The Genetics of Compulsive Hoarding
Is compulsive hoarding inherited?
People who compulsively acquire and hoard clutter to the extent that it impairs their daily activities are labeled “compulsive hoarders.” The condition is classed as a subtype of obsessive-compulsive disorder (OCD), present in 30 to 40 percent of individuals affected with OCD. It may damage relationships, cut the individual off from society, and even endanger lives.
Compulsive hoarding is distinct from bad planning and disorganization because it is believed to be a pathological brain disorder. It is often a symptom of other disorders, such as impulse control disorder or attention-deficit hyperactivity disorder. Bereavement or another significant life event can trigger excessive hoarding behavior.
Hoarding often runs in families, but it is uncertain whether DNA is involved. “People with this problem tend to have a first-degree relative who also does,” says Randy O. Frost, Ph.D., a psychologist at Smith College, Northampton, Massachusetts. “So it might be genetic, or it might be a modeling effect.”
Gene research suggests that a region on chromosome 14 may be linked with compulsive hoarding in families with OCD. The study, carried out by a team from Johns Hopkins University School of Medicine in March 2007, analyzed samples from 999 OCD patients in 219 families. Families with two or more hoarding relatives showed a unique pattern on chromosome 14, whereas the other families’ OCD was linked to chromosome 3.
This was the third study to find genetic markers specifically associated with compulsive hoarding, according to Sanjaya Saxena, M.D., director of the University of California, San Diego, Obsessive-Compulsive Disorders Program.
In a letter to the editor of the American Journal of Psychiatry, she writes, “Other studies have confirmed that compulsive hoarding is strongly familial.” This research “adds to the mounting evidence indicating that compulsive hoarding is an etiologically discrete phenotype,” she believes.
What’s more, brain imaging studies suggest that compulsive hoarding involves a specific type of brain activity. Patients have a different pattern of glucose metabolism in the brain than either healthy people or non-hoarding OCD patients.
Hoarding patients have significantly lower activity in the brain’s dorsal anterior cingulate cortex than non-hoarding OCD patients, and a different pattern of cognitive deficits was found, such as more difficulty making decisions and impaired decision-making.
Saxena concludes, “Compulsive hoarding syndrome appears to be a discrete entity, with a characteristic profile of core symptoms that are not strongly correlated with other OCD symptoms, distinct susceptibility genes, and unique neurobiological abnormalities that differ from those in non-hoarding OCD.”
OCD is a common feature of Tourette’s Syndrome, and this can include hoarding behavior, so a further gene study was undertaken by Heping Zhang, Ph.D. of Yale University School of Medicine and colleagues. Looking at the DNA of siblings with Tourette’s, the team found significant links to chromosome 4, 5, and 17.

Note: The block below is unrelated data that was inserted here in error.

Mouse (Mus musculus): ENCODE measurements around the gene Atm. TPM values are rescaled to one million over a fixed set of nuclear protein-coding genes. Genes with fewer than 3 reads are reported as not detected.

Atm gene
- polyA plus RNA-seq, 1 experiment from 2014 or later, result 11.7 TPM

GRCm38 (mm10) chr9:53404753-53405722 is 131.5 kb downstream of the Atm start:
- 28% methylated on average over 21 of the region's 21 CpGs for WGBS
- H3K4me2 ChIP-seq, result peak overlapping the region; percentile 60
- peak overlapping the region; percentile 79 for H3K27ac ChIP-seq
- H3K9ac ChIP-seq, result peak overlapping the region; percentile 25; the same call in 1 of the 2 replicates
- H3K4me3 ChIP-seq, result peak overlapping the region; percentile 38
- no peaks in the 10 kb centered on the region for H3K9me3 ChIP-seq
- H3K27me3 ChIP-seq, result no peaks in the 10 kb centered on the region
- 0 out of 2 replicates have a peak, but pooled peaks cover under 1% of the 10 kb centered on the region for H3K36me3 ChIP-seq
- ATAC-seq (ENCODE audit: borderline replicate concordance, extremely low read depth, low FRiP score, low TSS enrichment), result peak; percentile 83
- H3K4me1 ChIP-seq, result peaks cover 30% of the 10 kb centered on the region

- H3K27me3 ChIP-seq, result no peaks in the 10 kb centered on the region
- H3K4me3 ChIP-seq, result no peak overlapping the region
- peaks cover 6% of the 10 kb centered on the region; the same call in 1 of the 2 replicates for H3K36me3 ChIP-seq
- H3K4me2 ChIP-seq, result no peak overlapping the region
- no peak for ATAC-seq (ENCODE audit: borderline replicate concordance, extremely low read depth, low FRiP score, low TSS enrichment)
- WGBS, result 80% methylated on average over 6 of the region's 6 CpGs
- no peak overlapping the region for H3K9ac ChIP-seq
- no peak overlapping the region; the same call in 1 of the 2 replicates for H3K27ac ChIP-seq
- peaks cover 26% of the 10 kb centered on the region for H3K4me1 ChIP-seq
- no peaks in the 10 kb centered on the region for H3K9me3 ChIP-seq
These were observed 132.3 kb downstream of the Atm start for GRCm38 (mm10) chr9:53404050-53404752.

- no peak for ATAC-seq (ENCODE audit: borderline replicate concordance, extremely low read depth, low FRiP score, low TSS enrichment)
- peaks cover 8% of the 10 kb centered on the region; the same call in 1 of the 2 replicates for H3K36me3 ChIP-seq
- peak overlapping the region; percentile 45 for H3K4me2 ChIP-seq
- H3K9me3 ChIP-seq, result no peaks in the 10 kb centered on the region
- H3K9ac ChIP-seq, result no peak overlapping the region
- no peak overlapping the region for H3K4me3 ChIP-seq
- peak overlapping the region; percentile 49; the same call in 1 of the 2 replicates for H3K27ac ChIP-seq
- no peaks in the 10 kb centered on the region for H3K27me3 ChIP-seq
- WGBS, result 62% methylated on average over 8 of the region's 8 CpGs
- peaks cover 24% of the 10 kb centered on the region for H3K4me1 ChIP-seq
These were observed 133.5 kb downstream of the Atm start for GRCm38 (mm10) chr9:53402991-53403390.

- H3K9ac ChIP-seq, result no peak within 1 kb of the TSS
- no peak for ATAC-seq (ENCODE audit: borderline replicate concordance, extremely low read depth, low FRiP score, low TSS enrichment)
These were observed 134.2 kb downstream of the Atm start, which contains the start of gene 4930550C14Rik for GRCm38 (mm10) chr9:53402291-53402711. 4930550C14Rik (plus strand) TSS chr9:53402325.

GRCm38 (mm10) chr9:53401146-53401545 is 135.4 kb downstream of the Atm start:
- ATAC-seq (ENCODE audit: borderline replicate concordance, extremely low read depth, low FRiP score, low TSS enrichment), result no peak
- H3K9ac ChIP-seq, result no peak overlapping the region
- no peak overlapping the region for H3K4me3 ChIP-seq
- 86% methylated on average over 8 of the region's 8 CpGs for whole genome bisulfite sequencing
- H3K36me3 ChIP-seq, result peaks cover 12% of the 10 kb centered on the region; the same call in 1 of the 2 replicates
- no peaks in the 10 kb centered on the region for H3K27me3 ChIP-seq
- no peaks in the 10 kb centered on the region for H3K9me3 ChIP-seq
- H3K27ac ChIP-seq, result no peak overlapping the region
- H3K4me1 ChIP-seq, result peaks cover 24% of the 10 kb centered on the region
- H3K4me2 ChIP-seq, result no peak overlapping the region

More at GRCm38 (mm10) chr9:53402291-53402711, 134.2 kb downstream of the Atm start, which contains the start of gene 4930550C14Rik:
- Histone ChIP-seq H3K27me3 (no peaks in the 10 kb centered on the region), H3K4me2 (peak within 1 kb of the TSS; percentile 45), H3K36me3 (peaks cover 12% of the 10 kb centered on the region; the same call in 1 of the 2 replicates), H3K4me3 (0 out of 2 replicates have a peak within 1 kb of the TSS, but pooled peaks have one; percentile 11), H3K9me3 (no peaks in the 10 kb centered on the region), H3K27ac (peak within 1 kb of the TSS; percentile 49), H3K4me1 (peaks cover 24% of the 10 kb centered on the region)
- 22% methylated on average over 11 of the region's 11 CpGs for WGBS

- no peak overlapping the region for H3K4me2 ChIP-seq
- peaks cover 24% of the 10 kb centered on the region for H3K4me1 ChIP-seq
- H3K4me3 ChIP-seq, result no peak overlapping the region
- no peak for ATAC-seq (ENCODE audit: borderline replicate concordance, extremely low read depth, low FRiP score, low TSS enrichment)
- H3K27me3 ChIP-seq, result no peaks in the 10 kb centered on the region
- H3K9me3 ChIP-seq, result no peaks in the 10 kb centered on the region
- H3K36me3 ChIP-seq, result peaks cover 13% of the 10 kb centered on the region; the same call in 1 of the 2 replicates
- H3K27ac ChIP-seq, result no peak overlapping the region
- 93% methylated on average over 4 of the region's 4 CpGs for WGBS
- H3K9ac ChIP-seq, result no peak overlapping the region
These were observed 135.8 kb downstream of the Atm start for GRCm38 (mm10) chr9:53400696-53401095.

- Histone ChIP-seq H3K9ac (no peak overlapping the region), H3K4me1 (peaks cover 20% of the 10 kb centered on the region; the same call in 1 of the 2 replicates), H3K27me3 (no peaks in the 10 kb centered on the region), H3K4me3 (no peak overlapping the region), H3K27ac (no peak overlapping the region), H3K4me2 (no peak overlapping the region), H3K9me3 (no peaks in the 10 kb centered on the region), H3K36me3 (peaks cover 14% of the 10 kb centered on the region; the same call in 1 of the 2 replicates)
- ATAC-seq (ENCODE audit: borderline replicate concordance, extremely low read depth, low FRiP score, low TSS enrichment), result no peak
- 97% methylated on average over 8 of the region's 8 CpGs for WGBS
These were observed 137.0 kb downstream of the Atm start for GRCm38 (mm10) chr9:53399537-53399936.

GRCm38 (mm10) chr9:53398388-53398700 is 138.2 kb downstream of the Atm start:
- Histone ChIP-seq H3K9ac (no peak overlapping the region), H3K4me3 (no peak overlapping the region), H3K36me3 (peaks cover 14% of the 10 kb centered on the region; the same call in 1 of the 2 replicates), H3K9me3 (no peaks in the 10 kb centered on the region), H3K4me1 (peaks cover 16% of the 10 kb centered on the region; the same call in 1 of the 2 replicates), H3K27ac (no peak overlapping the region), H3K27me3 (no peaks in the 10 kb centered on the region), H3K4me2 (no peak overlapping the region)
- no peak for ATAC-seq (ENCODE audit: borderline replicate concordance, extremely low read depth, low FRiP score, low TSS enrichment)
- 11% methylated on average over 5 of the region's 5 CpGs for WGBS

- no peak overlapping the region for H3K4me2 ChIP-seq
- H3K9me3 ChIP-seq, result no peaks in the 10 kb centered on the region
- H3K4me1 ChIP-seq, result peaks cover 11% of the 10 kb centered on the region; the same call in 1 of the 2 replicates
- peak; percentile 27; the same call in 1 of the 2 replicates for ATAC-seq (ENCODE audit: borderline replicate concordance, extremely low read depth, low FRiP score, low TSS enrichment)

“Something at chromosome 14 may be associated with hoarding,” says Randy Frost of Smith College. Writing in the Spring 2007 New England Hoarding Consortium Newsletter, he states, “This could be a dramatic breakthrough in our understanding of hoarding.
“However, it is important to note that these studies are all preliminary with relatively small samples that don’t fully represent the range of hoarding in the population. Furthermore, we also don’t yet understand just what traits might be heritable. Perhaps it is something that underlies hoarding, like decision-making problems, and not hoarding itself that is inherited.”
Much larger studies are needed, drawn from the entire population of people who hoard, not just those who are already diagnosed with OCD, he says. Frost is planning a project with experts from Johns Hopkins to answer the question more conclusively.
At present, his advice to people with hoarding tendencies in the family is to be open and honest with their children about the issue. “People who can recognize and talk about their own hoarding problems are much better able to control them than people who can’t.”
David F. Tolin, Ph.D., founder of the Anxiety Disorders Center at The Institute of Living in Hartford, CT, said that “for a condition like compulsive hoarding to come about you probably have to have a person who has a certain set of inherited characteristics. But biology is not destiny. Just because somebody has a genetic predisposition to develop a certain behavioral condition, that doesn’t mean they are doomed.”
Samuels, J. et al. Significant linkage to compulsive hoarding on chromosome 14 in families with obsessive-compulsive disorder: results from the OCD Collaborative Genetics Study. The American Journal of Psychiatry, Vol. 164, March 2007, pp. 493-99.
Saxena, S. Is Compulsive Hoarding a Genetically and Neurobiologically Discrete Syndrome? Implications for Diagnostic Classification. The American Journal of Psychiatry, Vol. 164, March 2007, pp. 380-84.
Saxena, S. et al. Cerebral Glucose Metabolism in Obsessive-Compulsive Hoarding. The American Journal of Psychiatry, Vol. 161, June 2004, pp. 1038-48.
Zhang, H. et al. Genomewide scan of hoarding in sib pairs in which both sibs have Gilles de la Tourette Syndrome. American Journal of Human Genetics, Vol. 70, April 2002, pp. 896-904.
Collingwood, J. (2013). The Genetics of Compulsive Hoarding. Psych Central. Retrieved on April 28, 2015, from http://psychcentral.com/lib/the-genetics-of-compulsive-hoarding/0002465